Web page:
The International Federation of Journalists (IFJ) today said that violence against journalists in 2007 has reached extreme levels for the third year in succession with 171 confirmed deaths, just below the record set a year ago.
Conflicts in Iraq, Pakistan and Somalia have proved the most dangerous for journalists in a year that has confirmed the high rates of killings in recent years and “tragedy unlimited” for thousands within the global media community.
In 2006 the IFJ confirmed 177 journalists and other media workers killed. At the year's end 2007 proved only slightly less deadly -- with 171 deaths. The figures have been compiled in co-operation with the International News Safety Institute.
“Violence against journalists remains at extremely high levels for the third year in a row,” said IFJ President Jim Boumelha. “The scale of attacks on journalists marks a continuing crisis filled with unlimited human tragedy and relentless attacks on press freedom.”
Boumelha called for more action from the international community to counter impunity and to eliminate fear and danger from the profession of journalism. “Our colleagues have been targeted because of their work, or killed covering dangerous stories often in the rush to cover breaking news,” he said.
There have been more accidental deaths this year and the IFJ says the threats of targeting particularly in combat zones like Iraq continue unabated. As well as the heavy toll in Iraq, there were multiple media killings in Somalia and Afghanistan. Unrest in Sri Lanka and Pakistan also led to journalists’ deaths.
In Africa violent attacks on journalists have continued and the brutal repression of free expression in Eritrea has led to two deaths there this year.
Coverage of drug traffickers led to another high death toll in Mexico. Throughout Latin America journalists were killed for reporting on criminal gangs, drug running and shady politics.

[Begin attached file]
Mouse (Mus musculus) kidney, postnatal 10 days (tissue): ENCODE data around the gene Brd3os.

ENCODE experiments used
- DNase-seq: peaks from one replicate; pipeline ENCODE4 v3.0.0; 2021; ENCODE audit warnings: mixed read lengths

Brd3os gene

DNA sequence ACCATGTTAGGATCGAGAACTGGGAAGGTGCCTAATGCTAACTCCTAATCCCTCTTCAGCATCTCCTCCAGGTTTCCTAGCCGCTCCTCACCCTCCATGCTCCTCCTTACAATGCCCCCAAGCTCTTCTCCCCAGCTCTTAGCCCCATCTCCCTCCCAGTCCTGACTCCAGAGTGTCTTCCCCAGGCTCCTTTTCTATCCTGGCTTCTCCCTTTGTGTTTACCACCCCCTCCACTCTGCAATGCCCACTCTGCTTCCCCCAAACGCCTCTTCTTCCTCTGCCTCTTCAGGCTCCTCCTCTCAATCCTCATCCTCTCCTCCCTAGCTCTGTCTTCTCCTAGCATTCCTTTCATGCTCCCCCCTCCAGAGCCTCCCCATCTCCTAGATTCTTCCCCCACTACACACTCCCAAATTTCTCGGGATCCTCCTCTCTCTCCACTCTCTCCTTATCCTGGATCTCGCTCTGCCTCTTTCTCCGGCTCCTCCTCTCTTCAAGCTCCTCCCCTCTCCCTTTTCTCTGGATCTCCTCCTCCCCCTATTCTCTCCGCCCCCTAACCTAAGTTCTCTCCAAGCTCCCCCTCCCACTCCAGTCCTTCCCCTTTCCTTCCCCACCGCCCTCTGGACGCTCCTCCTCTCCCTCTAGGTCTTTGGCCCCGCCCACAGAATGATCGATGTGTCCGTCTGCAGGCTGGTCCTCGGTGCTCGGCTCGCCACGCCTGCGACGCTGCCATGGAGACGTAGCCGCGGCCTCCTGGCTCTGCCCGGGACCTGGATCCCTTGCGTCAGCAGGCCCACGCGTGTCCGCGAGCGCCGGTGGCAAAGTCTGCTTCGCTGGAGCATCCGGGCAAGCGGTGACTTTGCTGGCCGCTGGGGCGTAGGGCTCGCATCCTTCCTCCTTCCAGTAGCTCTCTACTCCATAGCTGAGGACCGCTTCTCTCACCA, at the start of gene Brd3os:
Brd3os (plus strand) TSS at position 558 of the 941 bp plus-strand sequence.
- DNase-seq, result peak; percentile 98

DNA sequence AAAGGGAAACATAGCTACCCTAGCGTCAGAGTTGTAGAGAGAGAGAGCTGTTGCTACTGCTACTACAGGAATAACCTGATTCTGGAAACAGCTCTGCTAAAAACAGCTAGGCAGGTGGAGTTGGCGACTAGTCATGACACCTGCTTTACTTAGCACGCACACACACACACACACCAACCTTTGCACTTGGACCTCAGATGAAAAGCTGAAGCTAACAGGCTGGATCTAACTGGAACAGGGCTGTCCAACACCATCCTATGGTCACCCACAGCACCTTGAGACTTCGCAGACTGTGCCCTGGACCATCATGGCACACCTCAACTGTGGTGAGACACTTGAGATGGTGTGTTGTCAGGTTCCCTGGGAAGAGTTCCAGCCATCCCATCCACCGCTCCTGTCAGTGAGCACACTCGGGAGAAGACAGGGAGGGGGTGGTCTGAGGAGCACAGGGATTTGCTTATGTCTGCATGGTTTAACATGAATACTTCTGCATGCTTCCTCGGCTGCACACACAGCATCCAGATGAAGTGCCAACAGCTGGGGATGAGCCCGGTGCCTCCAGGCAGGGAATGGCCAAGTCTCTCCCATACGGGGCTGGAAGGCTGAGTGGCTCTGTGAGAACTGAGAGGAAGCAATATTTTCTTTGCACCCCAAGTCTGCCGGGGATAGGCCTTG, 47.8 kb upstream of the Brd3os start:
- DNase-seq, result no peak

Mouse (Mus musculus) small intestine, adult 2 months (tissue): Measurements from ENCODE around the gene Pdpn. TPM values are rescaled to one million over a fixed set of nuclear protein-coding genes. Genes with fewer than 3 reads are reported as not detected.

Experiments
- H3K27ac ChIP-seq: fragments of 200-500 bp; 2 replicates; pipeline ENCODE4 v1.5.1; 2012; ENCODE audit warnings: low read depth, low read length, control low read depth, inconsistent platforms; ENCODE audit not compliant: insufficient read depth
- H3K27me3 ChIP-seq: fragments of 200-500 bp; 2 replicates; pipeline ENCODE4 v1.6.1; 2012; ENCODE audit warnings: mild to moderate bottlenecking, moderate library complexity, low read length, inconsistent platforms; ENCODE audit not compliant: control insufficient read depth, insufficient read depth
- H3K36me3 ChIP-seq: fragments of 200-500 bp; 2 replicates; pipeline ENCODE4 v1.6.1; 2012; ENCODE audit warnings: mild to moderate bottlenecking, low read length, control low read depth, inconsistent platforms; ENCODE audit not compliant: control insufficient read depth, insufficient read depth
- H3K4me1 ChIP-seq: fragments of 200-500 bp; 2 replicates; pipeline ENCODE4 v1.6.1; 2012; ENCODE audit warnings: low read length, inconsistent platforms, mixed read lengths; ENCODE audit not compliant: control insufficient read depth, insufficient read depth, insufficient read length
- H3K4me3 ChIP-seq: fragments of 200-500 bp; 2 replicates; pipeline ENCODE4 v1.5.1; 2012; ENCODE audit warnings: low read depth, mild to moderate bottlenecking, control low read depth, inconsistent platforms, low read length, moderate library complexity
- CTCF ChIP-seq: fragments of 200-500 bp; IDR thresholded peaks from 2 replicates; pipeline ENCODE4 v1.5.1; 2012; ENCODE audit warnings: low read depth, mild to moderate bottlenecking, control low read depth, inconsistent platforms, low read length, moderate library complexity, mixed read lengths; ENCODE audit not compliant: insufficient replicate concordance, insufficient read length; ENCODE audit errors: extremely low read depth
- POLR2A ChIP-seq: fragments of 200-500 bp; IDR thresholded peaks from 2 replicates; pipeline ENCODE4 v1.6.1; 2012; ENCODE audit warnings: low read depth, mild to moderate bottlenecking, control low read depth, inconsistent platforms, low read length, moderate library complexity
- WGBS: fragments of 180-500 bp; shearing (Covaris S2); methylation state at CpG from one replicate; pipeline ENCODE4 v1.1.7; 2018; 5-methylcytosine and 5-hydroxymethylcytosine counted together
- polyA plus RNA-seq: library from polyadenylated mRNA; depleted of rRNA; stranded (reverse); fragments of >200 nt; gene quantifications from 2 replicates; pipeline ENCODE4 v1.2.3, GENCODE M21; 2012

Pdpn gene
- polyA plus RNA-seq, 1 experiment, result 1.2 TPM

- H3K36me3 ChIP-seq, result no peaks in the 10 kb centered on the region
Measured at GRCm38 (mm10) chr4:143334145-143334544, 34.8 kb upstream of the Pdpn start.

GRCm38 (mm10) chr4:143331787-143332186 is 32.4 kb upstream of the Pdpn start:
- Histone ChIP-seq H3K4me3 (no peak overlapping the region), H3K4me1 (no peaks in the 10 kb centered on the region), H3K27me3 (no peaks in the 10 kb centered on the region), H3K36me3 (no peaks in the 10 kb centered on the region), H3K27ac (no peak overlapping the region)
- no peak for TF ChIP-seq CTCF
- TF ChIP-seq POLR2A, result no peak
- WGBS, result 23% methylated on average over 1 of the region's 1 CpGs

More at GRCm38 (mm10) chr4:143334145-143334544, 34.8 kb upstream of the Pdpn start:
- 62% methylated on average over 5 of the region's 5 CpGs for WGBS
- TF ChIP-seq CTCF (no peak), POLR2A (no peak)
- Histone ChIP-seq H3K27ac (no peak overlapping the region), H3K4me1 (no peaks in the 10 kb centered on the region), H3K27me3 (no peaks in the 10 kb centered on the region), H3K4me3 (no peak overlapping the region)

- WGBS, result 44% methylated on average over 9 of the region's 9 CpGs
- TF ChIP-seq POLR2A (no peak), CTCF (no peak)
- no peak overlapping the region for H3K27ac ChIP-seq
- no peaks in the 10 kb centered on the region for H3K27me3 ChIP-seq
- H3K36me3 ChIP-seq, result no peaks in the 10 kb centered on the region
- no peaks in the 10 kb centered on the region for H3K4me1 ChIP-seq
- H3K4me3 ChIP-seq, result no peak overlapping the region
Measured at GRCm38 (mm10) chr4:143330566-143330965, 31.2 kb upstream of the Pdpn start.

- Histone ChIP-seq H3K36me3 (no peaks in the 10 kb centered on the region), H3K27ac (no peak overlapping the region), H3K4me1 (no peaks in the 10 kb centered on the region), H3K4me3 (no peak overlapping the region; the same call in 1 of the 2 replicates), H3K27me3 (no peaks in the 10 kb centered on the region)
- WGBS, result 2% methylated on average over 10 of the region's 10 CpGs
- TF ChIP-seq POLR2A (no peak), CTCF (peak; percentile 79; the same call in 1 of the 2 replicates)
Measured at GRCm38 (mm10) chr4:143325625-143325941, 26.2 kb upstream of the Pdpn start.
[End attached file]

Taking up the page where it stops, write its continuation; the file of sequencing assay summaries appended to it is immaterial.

“As usual those most at risk are media staff operating in their home country,” said Boumelha. “Violence against media is particularly evident in countries where the political situation is unstable. It is no coincidence that countries like Somalia and Pakistan are two of the most dangerous this year.”
The IFJ includes all journalists killed because of their work, including targeted murders, and deaths while covering violent events. It also counts deaths where journalists are killed in accidents while on assignment or on their way to or from a story.
In Iraq, which has been the deadliest country for journalists since the US invasion in 2003, at least 65 journalists and media staff have been killed this year. Of those killed, it is believed that all but one was an Iraqi national.
The full IFJ report with details of each case is released in mid-January based upon conclusion of the cases under investigation.
The IFJ’s study makes it clear that local journalists are the most vulnerable to attack. In the vast majority of the cases this year, the media workers targeted were working for national or regional media and were killed in their own communities. It also highlights the problem of impunity that continues to plague the media sector. Many of this year’s crimes are unsolved and will remain so.
IFJ General Secretary Aidan White, who this week joined a fresh appeal for action over impunity arising out of the United Nations Security Council resolution issued a year ago calling on all governments to confront the crisis of violence against media, said, “Many killers of journalists are just getting away with murder. Governments must take these issues seriously. Every case must be investigated. Those responsible must be punished.”
White, accompanied by Canadian journalists’ leader Peter Murdoch, and IFJ Middle East Coordinator Monir Zaarour is visiting Baghdad this week to discuss security with IFJ affiliates the Iraqi Syndicate of Journalists and the Kurdistan Syndicate of Journalists.
Despite the increased attacks, the IFJ says, journalists are still covering news no matter how dangerous it is. “We salute all of our colleagues out there who face danger as they try to provide news for their communities,” said Boumelha. “We will continue our fight to make sure that safety conditions improve.”
The IFJ recorded the following information for deaths of media workers in 2007:
• Murders and violent deaths 134
• Deaths in accidents 37
• The deadliest region was the Middle East with 68 killed
• Deadliest Countries (for killings) were Iraq (65), Somalia (8) and Pakistan (7)
• Other hotspots were Mexico (6), Sri Lanka (6) and Philippines (5)
The full list of the journalists and media workers killed in 2007 can be found here.
For more information contact:
IFJ President Jim Boumelha in London at +44 18 65 72 34 50
IFJ Human Rights and Information Officer Rachel Cohen in New York at +32 484 597 591
The IFJ represents over 600,000 journalists in 120 countries worldwide